Hepatitis C virus (HCV) infection has been closely related to mixed cryoglobulinemia (MC). During HCV infection, cryoglobulins derive from the restricted expression of few germline genes as VH1-69, a subfamily highly represented in anti-HCV humoral response. Little is known about the self-reacting IgM component of the cryoprecipitate. In the present study, the IgM/K repertoire of an HCV-infected cryoglobulinemic patient was dissected by phage-display on well-characterized anti-HCV/E2 VH1-69-derived monoclonal IgG1/Κ Fab fragments cloned from the same patient. All selected IgM clones were shown to react with the anti-HCV/E2 antibodies belonging to VH1-69 subfamily. More than 60% of selected clones showed a bias in VH gene usage, restricted to two VH subfamilies frequently described in autoimmune manifestations (VH3-23; VH3-21). Moreover, all selected clones showed an high similarity (> 98.5%) to germline genes evidencing their natural origin. A possible hypothesis is that clones belonging to some subfamilies are naturally prone to react against other VH gene subfamilies, as VH 1-69. An antigen-driven stimulation of these subfamilies, and their overexpression as in HCV infection, could lead to a breaking of humoral homeostatic balance exposing the patients to the risk of developing autoimmune disorders.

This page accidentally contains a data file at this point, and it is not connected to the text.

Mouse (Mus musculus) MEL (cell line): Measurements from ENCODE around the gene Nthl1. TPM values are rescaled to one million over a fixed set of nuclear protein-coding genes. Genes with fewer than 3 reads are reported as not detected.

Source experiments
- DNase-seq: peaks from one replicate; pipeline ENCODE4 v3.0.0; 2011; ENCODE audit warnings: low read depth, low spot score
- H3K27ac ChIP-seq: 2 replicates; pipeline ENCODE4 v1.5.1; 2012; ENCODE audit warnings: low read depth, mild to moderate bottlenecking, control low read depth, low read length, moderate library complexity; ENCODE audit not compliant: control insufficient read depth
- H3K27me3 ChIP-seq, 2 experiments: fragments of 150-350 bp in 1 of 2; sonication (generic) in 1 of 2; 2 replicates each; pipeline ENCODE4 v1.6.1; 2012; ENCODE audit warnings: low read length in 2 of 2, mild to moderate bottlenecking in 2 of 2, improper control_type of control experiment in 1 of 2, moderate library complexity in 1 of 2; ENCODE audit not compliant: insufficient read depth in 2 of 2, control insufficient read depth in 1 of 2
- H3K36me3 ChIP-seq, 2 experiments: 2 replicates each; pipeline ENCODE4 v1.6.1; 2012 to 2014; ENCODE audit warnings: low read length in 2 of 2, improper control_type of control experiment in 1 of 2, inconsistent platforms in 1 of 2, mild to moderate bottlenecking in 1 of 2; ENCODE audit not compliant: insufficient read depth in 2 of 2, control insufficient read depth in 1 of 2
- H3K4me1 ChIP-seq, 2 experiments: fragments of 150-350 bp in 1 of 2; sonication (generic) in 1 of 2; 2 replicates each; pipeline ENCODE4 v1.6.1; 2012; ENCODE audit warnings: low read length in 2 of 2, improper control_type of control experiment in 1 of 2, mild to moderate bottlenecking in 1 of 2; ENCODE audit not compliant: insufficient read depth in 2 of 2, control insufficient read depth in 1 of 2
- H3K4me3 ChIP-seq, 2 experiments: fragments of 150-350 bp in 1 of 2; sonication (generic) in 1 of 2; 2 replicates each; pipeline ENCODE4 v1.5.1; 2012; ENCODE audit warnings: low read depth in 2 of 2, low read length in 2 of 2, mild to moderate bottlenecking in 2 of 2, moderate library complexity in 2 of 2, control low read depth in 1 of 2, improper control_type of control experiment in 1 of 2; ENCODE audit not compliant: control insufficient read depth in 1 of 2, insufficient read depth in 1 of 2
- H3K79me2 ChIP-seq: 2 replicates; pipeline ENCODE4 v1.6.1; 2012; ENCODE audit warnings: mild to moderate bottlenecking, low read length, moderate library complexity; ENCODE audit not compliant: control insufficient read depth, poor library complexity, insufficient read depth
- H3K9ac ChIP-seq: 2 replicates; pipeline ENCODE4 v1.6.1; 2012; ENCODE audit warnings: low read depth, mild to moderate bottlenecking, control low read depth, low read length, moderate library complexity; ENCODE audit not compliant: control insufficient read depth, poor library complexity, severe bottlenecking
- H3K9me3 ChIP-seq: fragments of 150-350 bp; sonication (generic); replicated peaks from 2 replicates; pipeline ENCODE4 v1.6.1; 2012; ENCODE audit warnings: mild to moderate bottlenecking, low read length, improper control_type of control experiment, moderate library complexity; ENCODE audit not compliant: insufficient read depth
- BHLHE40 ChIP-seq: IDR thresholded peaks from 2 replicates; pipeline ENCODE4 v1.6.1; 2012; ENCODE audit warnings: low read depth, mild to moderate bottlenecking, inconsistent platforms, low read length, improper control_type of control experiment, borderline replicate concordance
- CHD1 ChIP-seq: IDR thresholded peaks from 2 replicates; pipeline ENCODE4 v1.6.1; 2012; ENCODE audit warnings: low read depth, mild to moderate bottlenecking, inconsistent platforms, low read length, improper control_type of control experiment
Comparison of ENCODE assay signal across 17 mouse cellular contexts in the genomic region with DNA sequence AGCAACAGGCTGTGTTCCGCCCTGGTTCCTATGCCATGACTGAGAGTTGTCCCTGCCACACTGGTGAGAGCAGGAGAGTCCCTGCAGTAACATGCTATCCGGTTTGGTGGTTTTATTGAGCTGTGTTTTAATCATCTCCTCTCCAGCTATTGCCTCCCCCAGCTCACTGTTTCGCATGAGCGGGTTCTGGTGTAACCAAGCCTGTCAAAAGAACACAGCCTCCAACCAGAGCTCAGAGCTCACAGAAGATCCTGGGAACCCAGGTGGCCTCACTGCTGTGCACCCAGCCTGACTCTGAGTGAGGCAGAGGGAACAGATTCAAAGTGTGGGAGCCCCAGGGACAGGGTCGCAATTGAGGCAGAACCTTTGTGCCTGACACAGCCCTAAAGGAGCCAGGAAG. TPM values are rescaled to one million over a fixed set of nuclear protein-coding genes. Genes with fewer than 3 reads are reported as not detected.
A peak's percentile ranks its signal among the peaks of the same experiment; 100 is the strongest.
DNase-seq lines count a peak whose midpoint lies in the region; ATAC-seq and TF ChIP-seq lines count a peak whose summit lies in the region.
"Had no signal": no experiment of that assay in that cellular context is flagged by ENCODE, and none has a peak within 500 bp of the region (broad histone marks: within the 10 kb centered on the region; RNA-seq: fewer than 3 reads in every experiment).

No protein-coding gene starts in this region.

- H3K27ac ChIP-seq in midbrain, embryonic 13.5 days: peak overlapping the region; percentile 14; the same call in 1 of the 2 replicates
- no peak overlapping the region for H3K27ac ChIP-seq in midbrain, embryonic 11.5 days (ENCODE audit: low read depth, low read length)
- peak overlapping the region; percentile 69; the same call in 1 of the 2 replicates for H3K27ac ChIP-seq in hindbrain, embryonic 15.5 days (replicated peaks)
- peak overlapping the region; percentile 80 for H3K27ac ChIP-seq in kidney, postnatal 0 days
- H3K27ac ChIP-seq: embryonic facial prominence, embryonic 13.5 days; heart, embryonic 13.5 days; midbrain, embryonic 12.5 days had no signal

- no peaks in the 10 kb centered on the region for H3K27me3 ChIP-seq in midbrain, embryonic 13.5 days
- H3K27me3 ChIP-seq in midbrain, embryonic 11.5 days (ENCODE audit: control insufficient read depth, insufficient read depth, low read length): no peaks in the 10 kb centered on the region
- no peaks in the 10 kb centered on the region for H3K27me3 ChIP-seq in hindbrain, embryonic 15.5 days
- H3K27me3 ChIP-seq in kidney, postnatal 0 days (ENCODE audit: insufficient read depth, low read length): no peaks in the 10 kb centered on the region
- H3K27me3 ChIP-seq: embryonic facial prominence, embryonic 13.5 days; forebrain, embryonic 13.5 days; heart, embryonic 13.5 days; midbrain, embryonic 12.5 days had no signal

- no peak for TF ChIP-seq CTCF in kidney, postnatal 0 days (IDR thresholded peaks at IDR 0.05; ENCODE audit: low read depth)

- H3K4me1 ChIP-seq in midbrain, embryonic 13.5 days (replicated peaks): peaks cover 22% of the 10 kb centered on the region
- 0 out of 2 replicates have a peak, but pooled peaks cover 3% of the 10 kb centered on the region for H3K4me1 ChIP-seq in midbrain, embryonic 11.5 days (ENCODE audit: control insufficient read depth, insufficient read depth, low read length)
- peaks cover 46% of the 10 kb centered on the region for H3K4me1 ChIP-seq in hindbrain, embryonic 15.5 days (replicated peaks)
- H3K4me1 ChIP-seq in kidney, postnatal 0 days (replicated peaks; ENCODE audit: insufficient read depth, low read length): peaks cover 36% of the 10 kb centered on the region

ASJC Scopus subject areas
- Immunology and Allergy